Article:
The licenced wolf hunt remains controversial. Photo: AP
The licenced wolf hunt remains controversial. Photo: AP

Wolf hunt goes ahead in Dalarna

The wolf hunt in Dalarna started on Saturday. By lunchtime, three wolves have been shot, according to the news agency TT.

The regional administrative board, Länsstyrelsen, decided in December that eight wolves were allowed to be shot in Dalarna County. But the decision was appealed, and the Environmental Protection Agency reversed the decision, since it deemed not all criteria for a licensed hunt were fulfilled.

A new decision was made in the middle of this month, regarding seven wolves and two areas in Dalarna. Also this decision was appealed, but this time the Environmental Protection Agency deemed the decision was correct, and the hunt could start as planned.

There are currently wolves being hunted also in Värmland and Örebro counties. In Örebro, 11 out of the 12 wolves included in the licensed hunt quota have been shot. One wolf, shot on Wednesday, will not be counted towards the quota since it was found to have scabies, and was therefore not part of the licensed hunt. In Värmland 18 out of a quota of 24 wolves have been shot.

This is the first time in three years that wolves are hunted in Sweden. The planned licensed hunts in 2013 and 2014 were stopped in the courts. But last year, the Environmental Protection Agency decided to delegate the decisions on wolf hunts to the regional boards, making itself the only body where the decisions could be appealed.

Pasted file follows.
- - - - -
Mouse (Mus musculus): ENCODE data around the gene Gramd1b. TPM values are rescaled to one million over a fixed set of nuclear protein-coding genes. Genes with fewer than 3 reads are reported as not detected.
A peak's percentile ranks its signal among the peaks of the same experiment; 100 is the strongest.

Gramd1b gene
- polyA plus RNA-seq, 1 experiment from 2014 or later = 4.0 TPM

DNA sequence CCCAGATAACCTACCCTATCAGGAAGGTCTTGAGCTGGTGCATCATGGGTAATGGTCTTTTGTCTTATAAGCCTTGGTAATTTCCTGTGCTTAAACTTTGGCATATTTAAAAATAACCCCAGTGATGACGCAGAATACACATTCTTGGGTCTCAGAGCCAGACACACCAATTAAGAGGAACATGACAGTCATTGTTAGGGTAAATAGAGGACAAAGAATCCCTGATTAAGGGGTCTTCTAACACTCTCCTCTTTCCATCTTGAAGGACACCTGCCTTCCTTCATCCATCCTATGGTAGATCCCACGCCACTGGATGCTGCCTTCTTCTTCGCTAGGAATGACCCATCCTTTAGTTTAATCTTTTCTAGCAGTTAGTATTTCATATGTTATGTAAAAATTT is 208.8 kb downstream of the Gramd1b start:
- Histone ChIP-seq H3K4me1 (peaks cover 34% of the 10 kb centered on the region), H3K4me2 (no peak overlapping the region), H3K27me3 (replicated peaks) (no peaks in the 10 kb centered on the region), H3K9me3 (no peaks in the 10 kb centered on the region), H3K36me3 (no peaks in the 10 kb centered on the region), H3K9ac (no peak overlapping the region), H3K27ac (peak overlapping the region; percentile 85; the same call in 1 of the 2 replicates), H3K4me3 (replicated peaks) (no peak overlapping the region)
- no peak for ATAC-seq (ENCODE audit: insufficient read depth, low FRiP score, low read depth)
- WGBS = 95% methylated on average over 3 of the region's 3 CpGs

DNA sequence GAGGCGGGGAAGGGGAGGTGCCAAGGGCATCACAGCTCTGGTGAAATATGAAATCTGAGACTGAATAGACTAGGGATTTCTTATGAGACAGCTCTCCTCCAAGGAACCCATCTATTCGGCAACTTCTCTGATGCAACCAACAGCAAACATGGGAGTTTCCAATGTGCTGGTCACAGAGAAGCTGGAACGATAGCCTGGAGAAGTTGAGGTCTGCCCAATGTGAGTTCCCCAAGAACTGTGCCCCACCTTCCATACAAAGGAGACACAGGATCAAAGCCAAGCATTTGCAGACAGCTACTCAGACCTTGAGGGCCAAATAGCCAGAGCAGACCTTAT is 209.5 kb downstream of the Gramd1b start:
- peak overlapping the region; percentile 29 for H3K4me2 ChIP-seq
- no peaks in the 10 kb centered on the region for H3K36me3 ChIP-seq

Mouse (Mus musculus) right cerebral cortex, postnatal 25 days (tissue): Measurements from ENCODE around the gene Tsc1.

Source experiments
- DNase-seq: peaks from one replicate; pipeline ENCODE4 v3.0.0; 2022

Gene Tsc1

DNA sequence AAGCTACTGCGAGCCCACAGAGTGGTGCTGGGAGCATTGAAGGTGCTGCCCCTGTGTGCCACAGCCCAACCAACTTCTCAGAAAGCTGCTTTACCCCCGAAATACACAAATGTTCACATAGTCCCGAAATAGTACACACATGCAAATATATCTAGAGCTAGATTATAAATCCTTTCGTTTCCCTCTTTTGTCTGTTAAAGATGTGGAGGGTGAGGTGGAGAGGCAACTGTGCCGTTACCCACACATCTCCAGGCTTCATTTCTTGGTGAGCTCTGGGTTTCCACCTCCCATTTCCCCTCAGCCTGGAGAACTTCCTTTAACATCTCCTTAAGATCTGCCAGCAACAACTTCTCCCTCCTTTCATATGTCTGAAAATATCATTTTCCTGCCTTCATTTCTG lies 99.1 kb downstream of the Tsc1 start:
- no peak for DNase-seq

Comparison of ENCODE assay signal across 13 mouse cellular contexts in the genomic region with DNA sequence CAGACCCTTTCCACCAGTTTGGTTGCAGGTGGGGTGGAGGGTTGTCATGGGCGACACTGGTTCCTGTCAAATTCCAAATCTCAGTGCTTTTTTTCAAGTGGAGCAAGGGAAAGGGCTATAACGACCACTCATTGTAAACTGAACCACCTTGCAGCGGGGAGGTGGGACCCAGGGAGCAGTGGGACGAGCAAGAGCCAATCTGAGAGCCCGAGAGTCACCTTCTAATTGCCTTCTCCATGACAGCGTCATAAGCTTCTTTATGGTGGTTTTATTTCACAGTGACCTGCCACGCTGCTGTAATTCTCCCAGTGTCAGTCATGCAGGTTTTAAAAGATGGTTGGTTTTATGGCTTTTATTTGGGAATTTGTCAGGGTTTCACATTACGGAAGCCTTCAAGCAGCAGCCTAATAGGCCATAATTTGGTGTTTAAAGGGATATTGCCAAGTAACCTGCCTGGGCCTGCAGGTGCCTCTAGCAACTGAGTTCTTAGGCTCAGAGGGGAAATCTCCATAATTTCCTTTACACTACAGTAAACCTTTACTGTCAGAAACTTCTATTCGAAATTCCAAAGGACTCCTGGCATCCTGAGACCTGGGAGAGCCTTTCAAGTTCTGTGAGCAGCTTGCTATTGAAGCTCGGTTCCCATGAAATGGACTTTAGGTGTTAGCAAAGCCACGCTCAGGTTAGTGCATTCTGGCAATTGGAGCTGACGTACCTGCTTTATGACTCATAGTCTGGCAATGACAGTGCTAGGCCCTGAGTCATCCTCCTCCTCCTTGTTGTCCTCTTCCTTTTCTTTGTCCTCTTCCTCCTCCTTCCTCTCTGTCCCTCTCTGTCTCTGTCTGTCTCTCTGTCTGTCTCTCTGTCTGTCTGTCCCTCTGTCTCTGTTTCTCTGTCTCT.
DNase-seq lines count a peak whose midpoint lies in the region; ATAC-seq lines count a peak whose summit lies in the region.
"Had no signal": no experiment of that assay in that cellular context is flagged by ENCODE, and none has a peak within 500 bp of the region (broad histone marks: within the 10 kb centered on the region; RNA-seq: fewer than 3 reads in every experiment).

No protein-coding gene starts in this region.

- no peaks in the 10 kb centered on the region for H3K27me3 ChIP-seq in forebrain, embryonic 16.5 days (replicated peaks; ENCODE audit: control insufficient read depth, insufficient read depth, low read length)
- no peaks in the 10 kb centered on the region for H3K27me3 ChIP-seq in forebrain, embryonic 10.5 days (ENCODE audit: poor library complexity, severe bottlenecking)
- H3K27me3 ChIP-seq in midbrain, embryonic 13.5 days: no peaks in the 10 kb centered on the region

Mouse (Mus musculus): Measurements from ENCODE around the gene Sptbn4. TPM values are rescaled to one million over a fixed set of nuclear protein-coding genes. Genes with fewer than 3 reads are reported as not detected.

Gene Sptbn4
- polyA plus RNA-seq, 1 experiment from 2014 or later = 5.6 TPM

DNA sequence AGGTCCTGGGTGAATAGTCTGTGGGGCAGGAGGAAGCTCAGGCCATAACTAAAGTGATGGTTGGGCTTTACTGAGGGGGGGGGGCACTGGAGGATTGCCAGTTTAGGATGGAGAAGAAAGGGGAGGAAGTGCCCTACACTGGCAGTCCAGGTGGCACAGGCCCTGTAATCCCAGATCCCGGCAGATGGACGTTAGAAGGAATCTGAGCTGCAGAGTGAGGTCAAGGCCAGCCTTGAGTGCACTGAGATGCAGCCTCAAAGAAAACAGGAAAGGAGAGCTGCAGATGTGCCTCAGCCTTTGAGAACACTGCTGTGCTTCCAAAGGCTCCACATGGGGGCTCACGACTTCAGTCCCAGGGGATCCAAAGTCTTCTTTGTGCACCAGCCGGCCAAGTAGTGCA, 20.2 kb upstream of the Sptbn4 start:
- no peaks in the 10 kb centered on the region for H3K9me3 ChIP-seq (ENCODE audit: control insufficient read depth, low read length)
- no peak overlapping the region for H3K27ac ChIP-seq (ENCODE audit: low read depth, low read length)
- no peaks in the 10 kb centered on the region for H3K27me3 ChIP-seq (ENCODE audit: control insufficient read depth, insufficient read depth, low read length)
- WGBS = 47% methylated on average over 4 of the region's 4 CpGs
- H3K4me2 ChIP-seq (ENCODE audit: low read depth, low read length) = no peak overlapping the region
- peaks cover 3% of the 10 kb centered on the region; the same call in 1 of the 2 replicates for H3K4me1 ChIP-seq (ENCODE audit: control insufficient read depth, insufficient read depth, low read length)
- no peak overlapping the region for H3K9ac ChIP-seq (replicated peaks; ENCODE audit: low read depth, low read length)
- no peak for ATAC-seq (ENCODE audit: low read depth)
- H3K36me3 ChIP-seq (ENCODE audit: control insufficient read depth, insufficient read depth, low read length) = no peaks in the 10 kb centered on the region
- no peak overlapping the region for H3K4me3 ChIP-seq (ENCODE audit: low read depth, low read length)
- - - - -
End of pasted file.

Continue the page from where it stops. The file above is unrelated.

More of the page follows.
This change of procedure has since been appealed in an administrative court, by an organisation that claims such a procedure would break EU-law. The administrative court decided this year's hunt could not go ahead until this matter was solved. But this decision was then, in turn, appealed and last week it was overruled in an administrative court of appeal.

The case is now in the highest court of appeals, which is expected to give its judgement in the coming week. Swedish Television News reports that this year's quota is most likely to be fulfilled before the decision is made. Last week, the EU-commission's spokesperson in environmental issues, Enrico Brivio, expressed regret that the legal situation was not clarified before the hunting season started.

If the commission deems that Swedish authorities have acted improperly, Sweden will be given a warning. "if it is against the law, the case can be brought to the EU court," Enrico Brivio told SVT.

In the past, the EU-commission has criticised Sweden for not doing enough to protect the Swedish wolf population. The Swedish Environmental Protection Agency estimates that there are approximately 370 wolves in Sweden, 50 of which sometimes cross over the border to Norway.

According to a decision in parliament, the Swedish wolf population should consist of at least 270 wolves. But the decision is controversial, and the Green Party, which part of the current government, is critical of a licensed wolf hunt.

In October, the Environment minister Åsa Romson, of the Green Party, told the newspaper Svenska Dagbladet, that she has told the Social Democrat Minister for Rural Affairs about their criticism. "But the Minister for Rural Affairs has chosen not to listen to this. We are disagreeing in the matter," she said.

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